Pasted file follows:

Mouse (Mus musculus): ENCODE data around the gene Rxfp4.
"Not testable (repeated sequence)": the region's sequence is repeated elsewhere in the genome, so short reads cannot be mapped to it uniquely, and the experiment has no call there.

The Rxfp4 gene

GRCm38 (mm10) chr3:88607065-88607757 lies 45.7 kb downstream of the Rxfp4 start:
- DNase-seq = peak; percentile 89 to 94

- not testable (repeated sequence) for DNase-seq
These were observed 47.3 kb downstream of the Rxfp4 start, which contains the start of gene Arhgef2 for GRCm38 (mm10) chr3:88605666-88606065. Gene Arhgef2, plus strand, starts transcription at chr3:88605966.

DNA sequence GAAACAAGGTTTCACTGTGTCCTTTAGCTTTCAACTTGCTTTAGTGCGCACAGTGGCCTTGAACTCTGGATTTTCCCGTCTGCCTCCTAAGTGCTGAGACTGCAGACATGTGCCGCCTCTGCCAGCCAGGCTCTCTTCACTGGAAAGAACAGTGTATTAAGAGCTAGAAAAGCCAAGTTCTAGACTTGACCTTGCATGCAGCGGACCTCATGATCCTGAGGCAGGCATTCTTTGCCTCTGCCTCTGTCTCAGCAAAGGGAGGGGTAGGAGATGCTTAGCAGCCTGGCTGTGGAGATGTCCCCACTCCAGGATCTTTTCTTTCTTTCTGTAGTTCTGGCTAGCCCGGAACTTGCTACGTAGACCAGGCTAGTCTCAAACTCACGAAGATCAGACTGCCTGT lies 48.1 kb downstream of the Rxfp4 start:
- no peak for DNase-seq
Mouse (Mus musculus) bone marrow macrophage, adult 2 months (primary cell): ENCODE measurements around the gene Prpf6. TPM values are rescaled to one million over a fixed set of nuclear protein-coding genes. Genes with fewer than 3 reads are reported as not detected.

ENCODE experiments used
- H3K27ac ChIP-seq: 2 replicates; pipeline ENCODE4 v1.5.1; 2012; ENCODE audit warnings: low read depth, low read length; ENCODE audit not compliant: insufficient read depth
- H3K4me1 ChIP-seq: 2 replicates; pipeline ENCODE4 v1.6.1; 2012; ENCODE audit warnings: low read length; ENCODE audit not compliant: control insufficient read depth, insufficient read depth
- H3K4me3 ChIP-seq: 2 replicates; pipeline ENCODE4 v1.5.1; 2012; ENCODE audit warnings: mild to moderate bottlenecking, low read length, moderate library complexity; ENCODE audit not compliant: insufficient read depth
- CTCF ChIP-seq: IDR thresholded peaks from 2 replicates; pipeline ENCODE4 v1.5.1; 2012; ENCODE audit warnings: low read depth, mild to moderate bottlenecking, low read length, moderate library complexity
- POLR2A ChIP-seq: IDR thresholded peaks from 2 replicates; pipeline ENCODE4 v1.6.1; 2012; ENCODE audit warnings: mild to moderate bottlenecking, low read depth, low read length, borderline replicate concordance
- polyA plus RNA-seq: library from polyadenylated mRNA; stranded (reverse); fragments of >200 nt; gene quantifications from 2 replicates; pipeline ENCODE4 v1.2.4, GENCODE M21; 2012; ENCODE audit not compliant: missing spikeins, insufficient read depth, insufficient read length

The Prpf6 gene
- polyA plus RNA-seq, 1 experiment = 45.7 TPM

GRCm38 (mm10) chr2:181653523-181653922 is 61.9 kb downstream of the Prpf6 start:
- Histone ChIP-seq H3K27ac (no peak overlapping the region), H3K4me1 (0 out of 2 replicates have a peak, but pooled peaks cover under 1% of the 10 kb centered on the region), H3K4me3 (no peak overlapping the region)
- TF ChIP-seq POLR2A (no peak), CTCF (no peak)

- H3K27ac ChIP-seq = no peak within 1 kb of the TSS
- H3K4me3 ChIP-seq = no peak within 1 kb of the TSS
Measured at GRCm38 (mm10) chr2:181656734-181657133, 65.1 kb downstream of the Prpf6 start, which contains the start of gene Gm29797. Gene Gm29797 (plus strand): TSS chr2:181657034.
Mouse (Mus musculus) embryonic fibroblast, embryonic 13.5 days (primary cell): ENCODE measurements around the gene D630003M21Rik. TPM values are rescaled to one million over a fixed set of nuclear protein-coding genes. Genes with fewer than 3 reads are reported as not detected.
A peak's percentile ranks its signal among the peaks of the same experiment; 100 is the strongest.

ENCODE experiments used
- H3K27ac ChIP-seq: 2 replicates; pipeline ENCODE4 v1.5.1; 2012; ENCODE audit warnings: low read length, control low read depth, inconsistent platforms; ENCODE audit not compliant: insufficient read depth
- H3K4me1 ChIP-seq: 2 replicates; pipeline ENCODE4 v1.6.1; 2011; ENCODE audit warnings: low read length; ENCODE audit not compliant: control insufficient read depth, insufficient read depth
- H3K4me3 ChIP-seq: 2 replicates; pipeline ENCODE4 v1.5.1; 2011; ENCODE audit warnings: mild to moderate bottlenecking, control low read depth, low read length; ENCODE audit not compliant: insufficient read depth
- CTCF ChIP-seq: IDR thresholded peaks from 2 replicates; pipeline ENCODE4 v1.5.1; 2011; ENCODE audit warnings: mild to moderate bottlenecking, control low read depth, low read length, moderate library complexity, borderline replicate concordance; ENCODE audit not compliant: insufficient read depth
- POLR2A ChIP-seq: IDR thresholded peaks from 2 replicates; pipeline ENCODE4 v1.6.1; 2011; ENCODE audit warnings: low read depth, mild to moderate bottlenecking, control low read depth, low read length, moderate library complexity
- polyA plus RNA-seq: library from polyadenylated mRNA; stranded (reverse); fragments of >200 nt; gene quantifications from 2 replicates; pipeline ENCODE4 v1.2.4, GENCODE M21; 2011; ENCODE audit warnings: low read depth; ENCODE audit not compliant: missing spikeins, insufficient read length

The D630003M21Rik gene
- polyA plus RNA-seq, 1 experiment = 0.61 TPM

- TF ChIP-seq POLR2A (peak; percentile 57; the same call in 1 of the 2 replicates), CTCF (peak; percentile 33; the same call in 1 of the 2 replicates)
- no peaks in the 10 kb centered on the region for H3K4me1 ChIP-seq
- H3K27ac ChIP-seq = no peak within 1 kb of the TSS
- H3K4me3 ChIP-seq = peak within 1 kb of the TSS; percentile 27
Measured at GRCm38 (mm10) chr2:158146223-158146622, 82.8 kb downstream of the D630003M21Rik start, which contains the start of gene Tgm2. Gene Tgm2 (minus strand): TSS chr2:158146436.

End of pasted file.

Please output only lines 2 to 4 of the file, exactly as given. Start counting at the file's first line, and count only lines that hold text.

"Not testable (repeated sequence)": the region's sequence is repeated elsewhere in the genome, so short reads cannot be mapped to it uniquely, and the experiment has no call there.

The Rxfp4 gene

GRCm38 (mm10) chr3:88607065-88607757 lies 45.7 kb downstream of the Rxfp4 start: